15-foot Florida alligator caught after chasing swimmers near Gulf of Mexico, authorities say

Nuisance alligators on the rise in Florida

With April comes the start of alligator mating season, meaning more aggressive gators on the prowl, and that’s not sitting well with residents of the Sunshine State. Florida’s Fish and Wildlife Commission says over 7,000 nuisance alligators had to be killed or relocated last year, compared to 6,700 in 2017.

A Florida trapper captured a nearly 15-foot alligator after deputies responded to reports of the giant reptile chasing swimmers, authorities said.

The Florida Fish and Wildlife Conservation Commission (FWC) sent a nuisance wildlife trapper to assist a Pasco County maritime unit to catch the gator off of Durney Key, an island near the Gulf of Mexico, the Pasco County Sheriff’s Office wrote on Facebook.

The alligator was chasing scallopers in the Cotee River, which dumps out into the Gulf, the sheriff's office said. No one was injured. Deputies estimated the gator was 12-15 feet long.

The trapper took the alligator to a "safe location," the sheriff’s office said.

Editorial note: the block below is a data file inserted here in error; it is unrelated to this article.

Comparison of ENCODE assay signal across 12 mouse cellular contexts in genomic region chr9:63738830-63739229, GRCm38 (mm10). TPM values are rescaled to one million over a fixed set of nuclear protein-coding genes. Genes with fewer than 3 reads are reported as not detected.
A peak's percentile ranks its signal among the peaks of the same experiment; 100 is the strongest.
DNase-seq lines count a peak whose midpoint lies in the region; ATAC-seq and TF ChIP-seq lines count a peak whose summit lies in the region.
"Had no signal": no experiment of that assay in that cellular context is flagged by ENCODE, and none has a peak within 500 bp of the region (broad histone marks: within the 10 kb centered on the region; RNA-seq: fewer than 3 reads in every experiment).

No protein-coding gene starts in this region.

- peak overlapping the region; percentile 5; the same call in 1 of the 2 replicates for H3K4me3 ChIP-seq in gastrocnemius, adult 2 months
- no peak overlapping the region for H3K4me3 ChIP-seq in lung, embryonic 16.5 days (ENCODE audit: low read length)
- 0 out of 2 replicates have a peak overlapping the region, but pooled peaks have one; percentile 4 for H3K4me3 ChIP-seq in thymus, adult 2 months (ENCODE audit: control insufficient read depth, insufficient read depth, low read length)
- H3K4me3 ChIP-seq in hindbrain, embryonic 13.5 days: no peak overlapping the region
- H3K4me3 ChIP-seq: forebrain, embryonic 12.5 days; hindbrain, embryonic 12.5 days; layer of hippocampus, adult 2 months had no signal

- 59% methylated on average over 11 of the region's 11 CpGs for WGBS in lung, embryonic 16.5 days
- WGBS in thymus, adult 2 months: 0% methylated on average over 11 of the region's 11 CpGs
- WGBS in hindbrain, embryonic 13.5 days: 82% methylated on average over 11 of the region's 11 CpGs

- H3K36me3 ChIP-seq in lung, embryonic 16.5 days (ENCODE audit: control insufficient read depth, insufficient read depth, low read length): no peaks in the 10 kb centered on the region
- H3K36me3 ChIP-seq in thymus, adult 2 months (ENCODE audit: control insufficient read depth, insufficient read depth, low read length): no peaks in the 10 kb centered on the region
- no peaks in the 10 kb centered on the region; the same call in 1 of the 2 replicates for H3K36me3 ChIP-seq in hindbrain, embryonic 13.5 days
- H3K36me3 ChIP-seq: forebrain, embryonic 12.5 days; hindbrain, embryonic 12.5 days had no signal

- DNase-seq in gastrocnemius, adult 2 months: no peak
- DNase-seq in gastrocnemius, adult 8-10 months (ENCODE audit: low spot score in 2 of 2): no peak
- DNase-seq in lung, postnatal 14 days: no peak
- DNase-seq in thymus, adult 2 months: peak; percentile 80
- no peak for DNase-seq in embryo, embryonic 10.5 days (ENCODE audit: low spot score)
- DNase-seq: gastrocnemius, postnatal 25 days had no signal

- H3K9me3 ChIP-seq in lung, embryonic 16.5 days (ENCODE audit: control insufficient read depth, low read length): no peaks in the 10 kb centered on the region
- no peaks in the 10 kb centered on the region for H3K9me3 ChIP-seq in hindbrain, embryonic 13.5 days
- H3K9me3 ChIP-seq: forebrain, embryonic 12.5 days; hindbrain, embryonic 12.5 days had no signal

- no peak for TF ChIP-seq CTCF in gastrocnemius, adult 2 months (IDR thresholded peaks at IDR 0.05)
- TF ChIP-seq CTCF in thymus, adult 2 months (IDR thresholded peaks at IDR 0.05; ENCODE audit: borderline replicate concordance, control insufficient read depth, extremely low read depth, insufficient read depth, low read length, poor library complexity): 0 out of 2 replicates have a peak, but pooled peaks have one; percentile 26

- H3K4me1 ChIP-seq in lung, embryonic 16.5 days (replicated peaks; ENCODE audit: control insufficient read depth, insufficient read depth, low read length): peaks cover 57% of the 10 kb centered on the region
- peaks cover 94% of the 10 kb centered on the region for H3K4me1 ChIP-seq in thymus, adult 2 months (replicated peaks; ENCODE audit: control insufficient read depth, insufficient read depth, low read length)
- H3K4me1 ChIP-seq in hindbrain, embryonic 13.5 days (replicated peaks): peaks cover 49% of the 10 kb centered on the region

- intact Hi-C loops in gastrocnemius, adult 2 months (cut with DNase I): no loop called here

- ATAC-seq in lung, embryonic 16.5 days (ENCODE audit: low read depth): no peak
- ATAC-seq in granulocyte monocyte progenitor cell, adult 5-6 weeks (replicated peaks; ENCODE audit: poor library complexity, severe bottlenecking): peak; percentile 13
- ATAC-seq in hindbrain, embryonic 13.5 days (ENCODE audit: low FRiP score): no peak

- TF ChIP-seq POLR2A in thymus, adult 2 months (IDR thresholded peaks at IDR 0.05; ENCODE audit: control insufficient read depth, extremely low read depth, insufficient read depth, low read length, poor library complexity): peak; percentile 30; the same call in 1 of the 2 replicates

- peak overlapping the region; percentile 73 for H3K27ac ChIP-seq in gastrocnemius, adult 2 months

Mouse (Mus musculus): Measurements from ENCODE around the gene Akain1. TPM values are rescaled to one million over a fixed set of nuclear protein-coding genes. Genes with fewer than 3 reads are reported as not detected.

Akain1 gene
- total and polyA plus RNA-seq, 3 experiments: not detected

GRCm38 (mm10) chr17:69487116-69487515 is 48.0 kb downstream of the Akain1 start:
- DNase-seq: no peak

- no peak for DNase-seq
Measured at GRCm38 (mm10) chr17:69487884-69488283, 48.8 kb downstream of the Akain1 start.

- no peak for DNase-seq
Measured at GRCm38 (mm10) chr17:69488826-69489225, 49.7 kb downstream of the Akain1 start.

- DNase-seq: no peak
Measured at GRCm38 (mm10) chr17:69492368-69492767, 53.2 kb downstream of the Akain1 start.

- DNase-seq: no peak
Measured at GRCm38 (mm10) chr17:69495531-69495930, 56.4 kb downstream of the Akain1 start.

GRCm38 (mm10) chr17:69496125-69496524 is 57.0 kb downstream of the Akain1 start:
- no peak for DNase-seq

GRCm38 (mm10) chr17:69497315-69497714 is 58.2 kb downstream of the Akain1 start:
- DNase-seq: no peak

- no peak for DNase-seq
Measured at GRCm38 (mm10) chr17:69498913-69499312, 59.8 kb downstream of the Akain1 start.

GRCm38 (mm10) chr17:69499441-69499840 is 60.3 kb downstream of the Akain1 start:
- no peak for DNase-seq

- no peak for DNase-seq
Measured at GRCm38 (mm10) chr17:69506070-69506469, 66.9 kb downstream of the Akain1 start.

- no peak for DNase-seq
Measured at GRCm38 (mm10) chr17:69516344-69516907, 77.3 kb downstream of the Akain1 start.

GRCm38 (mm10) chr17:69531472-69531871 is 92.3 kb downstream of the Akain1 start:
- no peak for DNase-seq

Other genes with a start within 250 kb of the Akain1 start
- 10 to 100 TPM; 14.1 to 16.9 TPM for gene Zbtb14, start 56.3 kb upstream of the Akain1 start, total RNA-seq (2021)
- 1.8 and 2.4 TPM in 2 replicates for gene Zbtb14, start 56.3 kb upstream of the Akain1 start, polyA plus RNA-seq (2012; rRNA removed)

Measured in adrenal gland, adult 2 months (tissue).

(Pasco County Sheriff’s Office)

"It's unusual. That’s the first one I’ve ever caught out in the Gulf," alligator trapper Rick Vetter told WFTS-TV. He estimated the gator weighed nearly 300 pounds.

The FWC website says that gators are rarely found in saltwater habitats, preferring freshwater lakes and slow-moving rivers. They can also reside in brackish water habitats.

The trapper relocated the gator to a “safe location,” according to the sheriff’s office. However, FWC officials told WFLA-TV that the gator will be harvested for its meat and hide.

The alligator was 12-15 feet long, the sheriff’s office said. It reportedly weighed nearly 300 pounds.
(Pasco County Sheriff’s Office)


The agency doesn’t relocate nuisance gators because they often return to their capture site, according to its website. Releasing the reptiles into remote areas can cause problems for the already healthy alligator populations, resulting in fighting or death.

About 1.3 million alligators inhabit all 67 counties in Florida, according to the agency.

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